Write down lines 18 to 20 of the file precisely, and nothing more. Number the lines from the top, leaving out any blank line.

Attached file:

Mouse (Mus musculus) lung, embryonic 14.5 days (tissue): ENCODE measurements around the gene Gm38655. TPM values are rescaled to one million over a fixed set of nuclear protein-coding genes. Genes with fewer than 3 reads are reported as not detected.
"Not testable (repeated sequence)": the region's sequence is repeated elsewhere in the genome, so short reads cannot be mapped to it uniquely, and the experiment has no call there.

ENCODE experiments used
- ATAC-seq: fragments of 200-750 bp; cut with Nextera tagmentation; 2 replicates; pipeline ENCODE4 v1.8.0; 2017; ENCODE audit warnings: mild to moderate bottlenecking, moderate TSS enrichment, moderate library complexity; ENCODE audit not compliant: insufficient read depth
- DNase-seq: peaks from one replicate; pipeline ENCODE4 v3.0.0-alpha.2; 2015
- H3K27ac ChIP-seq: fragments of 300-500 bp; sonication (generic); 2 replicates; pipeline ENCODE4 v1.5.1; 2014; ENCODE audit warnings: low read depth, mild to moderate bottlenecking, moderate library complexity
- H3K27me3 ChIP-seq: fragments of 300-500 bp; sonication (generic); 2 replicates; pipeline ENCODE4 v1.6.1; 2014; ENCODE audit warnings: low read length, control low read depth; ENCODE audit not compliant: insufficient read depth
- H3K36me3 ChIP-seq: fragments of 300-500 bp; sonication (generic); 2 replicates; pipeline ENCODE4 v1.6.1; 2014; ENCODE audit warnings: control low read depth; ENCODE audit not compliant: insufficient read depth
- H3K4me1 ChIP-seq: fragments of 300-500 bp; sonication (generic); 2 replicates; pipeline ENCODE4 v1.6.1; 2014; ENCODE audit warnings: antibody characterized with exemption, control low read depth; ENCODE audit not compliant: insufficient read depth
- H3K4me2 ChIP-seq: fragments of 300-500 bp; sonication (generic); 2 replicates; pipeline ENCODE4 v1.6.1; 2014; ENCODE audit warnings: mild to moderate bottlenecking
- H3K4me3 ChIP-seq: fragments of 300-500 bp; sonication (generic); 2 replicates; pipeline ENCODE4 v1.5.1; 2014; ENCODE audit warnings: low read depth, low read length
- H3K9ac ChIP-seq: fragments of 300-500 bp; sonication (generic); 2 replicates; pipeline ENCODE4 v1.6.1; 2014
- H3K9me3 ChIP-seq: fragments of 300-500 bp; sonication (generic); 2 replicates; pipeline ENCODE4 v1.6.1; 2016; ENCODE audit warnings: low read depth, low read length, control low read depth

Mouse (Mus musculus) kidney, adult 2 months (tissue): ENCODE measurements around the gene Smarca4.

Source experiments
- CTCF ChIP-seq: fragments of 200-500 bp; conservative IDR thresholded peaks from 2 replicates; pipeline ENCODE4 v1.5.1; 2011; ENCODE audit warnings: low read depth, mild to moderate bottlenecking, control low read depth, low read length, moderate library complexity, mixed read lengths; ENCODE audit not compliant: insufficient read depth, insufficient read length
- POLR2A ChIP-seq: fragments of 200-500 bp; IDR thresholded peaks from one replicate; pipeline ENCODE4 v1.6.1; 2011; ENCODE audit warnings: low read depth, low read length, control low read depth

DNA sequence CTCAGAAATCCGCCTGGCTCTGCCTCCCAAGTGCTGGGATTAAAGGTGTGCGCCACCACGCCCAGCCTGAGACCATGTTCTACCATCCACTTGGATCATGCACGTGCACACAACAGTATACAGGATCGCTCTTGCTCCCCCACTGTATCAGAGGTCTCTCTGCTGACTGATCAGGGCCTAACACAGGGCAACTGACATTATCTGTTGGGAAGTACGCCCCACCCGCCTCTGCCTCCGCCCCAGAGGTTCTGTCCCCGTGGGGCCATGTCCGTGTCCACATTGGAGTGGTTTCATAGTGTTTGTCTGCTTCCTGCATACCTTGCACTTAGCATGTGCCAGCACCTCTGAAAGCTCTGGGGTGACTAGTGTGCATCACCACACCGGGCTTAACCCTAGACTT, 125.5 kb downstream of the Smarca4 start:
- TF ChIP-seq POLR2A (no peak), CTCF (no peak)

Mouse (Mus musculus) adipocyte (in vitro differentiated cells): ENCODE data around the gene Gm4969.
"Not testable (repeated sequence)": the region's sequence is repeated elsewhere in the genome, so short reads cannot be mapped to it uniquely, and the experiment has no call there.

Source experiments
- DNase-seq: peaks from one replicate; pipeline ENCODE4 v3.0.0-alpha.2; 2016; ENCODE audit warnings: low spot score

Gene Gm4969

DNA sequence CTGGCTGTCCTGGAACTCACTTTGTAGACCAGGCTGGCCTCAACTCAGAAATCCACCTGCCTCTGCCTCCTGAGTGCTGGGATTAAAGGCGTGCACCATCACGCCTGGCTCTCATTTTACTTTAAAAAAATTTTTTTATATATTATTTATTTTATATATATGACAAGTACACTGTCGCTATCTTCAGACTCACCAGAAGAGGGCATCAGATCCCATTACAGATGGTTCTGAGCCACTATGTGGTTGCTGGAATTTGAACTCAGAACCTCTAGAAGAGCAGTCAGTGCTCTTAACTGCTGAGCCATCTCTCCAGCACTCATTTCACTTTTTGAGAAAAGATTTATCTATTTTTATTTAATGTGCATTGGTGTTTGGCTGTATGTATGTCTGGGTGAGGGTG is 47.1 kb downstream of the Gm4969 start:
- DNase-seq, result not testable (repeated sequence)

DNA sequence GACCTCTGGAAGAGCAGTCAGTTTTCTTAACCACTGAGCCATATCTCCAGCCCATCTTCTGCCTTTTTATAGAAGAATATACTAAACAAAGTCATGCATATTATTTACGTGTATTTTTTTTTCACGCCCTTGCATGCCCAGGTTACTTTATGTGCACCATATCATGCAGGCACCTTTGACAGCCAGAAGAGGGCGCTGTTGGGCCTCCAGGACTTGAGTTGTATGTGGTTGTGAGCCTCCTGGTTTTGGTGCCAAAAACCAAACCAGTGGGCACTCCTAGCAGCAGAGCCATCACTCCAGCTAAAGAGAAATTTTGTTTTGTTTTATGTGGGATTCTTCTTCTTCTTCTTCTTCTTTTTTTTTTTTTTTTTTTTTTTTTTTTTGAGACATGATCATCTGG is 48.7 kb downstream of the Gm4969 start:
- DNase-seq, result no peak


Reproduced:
DNA sequence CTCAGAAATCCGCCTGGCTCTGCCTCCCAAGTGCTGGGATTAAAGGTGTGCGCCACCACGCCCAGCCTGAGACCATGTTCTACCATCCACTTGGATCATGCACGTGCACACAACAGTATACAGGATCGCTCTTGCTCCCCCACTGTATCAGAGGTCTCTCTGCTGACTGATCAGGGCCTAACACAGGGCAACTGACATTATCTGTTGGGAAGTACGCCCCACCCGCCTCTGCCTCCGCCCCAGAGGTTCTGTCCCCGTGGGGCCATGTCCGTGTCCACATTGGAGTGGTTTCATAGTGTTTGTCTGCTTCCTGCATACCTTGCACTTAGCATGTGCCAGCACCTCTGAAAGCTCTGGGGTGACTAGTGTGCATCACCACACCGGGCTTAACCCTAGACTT, 125.5 kb downstream of the Smarca4 start:
- TF ChIP-seq POLR2A (no peak), CTCF (no peak)

Mouse (Mus musculus) adipocyte (in vitro differentiated cells): ENCODE data around the gene Gm4969.